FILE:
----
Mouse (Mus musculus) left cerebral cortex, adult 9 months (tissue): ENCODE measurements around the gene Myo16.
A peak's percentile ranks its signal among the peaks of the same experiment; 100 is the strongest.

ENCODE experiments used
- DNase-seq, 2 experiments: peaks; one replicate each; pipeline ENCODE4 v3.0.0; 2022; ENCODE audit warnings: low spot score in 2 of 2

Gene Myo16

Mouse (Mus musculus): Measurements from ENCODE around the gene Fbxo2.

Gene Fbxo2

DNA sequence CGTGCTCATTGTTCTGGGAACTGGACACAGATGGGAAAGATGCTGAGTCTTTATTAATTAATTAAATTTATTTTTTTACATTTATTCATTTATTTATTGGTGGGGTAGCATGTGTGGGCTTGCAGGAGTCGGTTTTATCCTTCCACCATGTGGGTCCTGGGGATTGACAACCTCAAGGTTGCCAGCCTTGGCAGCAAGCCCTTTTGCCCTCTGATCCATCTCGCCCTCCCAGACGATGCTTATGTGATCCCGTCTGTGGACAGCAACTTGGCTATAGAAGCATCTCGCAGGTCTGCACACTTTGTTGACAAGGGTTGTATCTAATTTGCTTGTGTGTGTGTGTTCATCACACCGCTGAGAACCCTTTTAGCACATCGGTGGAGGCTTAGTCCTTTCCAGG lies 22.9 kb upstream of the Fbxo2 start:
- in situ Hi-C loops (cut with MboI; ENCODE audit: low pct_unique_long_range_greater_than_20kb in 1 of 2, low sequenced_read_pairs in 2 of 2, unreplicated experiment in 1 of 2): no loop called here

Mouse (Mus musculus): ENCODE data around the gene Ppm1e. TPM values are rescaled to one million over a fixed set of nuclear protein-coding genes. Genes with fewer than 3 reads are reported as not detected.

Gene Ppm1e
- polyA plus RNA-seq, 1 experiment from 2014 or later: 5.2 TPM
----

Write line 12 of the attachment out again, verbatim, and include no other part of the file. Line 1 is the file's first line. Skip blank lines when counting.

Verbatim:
- polyA plus RNA-seq, 1 experiment from 2014 or later: 5.2 TPM